(a) which of these have some official status in any part of the
 countries concerned:
(b) where there is a significant body of documents in this language, in
 i. manuscripts
 ii. academic linguistic transcriptions
 iii. printed materials
 iv. sound recordings
(c) which of the languages listed below could be regarded as dialects
 of another language, or closely related to another language.
 There is no suggestion that dialects are of less value: it will
 just help in presenting the application to the ISO 639-2
 Maintenance Agency.

In addition the marginal symbol
>>>> marks other specific queries that I have below.

ISO 639-2 already provides 3-letter codes for many of the larger
languages of the world: I have not repeated those in this current
posting. Thus this current posting is NOT a query on "what languages
are missing" - more of a request for further information on the
languages that are listed.

This list runs broadly from East through West, from China through
Europe. The addition of further major languages of the Americas is
not proposed here, as ISO 639 covers most larger languages of the
Americas fairly well already, although I plan to look at this area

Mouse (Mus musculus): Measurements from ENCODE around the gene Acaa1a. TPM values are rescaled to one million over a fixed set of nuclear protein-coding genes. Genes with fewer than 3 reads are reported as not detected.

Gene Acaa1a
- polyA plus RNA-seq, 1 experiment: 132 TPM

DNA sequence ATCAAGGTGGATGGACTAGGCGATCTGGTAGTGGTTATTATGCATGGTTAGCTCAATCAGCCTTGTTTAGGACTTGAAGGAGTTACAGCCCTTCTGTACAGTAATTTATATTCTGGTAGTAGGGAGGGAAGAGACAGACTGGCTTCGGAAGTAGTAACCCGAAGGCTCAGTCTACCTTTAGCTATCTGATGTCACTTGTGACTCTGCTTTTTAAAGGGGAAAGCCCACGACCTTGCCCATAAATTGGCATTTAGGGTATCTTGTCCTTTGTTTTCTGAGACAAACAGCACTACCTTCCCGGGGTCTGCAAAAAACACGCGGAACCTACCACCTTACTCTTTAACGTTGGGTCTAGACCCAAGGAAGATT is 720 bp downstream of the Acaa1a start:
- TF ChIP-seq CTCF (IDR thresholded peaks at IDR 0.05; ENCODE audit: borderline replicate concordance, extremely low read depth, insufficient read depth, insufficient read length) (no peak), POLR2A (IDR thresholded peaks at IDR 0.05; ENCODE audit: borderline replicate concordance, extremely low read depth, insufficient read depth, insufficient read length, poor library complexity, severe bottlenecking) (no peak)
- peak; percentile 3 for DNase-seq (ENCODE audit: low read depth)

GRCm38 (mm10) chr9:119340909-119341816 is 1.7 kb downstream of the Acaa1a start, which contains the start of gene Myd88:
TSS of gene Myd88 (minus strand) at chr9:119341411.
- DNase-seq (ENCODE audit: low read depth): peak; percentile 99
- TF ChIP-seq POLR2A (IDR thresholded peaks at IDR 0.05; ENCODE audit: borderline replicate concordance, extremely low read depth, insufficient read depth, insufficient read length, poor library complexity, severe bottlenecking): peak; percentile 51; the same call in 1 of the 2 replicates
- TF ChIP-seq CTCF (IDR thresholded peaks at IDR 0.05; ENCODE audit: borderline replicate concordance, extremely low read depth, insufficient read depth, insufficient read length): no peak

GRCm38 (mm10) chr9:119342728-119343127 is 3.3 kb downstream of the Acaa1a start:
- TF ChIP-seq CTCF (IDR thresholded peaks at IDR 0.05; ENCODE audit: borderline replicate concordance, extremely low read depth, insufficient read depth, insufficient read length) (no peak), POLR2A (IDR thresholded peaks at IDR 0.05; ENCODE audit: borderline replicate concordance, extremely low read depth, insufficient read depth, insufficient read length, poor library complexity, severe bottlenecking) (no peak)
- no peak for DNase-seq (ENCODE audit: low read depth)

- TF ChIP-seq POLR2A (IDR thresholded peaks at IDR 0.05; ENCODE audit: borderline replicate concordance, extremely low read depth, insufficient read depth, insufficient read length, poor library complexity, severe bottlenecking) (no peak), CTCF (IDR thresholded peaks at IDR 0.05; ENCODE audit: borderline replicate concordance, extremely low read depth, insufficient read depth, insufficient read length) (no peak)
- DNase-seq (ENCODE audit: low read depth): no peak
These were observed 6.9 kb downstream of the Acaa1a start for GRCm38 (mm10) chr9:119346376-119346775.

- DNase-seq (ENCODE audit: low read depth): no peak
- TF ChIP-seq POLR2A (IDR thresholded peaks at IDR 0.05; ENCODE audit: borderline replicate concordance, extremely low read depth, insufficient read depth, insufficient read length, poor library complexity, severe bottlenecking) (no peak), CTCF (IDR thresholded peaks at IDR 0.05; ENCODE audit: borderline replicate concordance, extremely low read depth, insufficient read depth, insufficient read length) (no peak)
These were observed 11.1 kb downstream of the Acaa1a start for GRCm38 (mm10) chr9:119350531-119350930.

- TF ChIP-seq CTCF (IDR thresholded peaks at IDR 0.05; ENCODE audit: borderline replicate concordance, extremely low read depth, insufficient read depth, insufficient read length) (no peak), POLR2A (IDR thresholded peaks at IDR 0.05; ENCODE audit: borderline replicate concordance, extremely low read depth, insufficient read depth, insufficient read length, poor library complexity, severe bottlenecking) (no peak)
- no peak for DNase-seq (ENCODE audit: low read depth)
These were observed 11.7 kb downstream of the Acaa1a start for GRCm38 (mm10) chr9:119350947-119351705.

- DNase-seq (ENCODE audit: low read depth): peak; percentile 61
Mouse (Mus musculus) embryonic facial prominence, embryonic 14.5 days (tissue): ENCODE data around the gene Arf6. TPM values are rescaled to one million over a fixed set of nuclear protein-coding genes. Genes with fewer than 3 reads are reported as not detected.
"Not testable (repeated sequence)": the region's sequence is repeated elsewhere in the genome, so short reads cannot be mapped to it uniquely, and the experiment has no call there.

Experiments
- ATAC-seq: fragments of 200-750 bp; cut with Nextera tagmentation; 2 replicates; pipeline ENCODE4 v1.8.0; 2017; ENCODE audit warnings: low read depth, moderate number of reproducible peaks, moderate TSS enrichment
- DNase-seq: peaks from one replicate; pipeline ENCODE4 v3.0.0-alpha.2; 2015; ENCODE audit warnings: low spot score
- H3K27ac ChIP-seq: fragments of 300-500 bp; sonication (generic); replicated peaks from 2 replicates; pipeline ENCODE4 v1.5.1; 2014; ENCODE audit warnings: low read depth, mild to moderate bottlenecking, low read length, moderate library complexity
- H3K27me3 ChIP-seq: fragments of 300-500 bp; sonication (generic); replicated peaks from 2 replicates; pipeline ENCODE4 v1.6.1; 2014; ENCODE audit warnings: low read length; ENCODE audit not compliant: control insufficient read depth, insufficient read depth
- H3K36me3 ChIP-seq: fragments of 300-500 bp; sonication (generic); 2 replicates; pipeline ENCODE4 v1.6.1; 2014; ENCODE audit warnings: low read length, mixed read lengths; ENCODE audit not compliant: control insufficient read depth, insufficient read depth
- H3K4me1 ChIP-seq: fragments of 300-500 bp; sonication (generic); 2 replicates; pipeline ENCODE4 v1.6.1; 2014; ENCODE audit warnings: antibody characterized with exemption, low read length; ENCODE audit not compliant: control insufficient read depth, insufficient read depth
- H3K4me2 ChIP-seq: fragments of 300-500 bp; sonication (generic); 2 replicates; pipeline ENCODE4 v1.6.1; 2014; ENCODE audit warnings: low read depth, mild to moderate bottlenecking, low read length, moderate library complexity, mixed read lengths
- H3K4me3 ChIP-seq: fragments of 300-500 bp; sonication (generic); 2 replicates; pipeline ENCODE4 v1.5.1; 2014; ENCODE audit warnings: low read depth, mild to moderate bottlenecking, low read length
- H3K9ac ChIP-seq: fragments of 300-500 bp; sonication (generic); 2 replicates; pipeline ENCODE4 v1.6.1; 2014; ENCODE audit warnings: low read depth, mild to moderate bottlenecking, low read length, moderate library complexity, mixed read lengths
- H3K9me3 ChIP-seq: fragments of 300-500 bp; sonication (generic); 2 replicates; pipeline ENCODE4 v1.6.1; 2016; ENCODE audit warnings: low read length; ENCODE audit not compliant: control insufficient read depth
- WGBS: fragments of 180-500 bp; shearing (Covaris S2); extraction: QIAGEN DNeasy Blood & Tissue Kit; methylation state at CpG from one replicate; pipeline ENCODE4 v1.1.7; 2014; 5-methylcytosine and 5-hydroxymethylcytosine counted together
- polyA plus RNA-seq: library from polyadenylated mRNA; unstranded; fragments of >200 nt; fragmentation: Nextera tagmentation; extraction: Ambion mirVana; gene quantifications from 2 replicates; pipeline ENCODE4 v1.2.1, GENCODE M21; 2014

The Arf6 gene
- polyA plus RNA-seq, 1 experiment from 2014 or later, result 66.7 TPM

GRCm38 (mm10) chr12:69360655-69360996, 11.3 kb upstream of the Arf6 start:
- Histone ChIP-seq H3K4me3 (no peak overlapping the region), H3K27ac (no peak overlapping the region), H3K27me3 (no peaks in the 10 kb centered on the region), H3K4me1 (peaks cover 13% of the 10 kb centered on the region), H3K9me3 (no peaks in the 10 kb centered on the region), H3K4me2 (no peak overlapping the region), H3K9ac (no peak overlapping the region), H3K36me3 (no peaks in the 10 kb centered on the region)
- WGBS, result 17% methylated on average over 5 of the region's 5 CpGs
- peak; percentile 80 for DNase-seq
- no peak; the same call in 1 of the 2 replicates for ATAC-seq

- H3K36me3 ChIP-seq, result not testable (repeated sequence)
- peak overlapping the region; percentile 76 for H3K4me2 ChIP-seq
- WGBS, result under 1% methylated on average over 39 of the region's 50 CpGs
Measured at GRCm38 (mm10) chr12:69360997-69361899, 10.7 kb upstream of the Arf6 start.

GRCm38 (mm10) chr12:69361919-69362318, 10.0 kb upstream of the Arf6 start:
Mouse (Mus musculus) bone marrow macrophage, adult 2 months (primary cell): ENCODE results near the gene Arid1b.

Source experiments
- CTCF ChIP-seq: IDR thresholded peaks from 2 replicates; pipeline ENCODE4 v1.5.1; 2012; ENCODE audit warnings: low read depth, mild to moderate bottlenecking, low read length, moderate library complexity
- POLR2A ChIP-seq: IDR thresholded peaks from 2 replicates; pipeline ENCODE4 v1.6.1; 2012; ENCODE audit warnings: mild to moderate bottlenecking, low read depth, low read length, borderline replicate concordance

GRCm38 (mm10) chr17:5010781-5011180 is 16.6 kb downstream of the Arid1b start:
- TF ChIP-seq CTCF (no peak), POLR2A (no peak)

again at a later time,

Please embed your comments with the reply, and send this to
<> rather than to the list.

Again I plan to post a summary to the Linguist List in due course.

John Clews

21 February 2000

- ----------------------------------------------------------
East Asia
- ----------------------------------------------------------

 1,487,000 China KHAMS KHG
 1,480,750 China DONG, SOUTHERN KMC

>>>> ISO 639: no codes for Khams and Dong (it is assumed that
 these are non-Han languages).

>>>> NB: it will be useful to consult the official lists of
 around 55 national minorities, to check which, if any,
 non-Han languages with official status are omitted from
 ISO 639.

>>>> What scripts are used for KHAMS and DONG? Latin script?

- ----------------------------------------------------------
Southeast Asia and Oceania
- ----------------------------------------------------------

 1,190,000 Viet Nam TAY THO

ISO 639-2 provides only for Tai (other); not for Tay (Tai Tho)

>>>> How closely related is Tai Tho to other Tai languages?

 2,083,000 Myanmar ARAKANESE MHV

ISO 639-2 provides for Karen and Shan; nothing for Arakanese

>>>> How close is Arakanese to other languages?

- ----------------------------------------------------------

 3,000,000 Indonesia BANJAR BJN
 Also known as

 2,700,000 Indonesia BETAWI BEW
 Also known as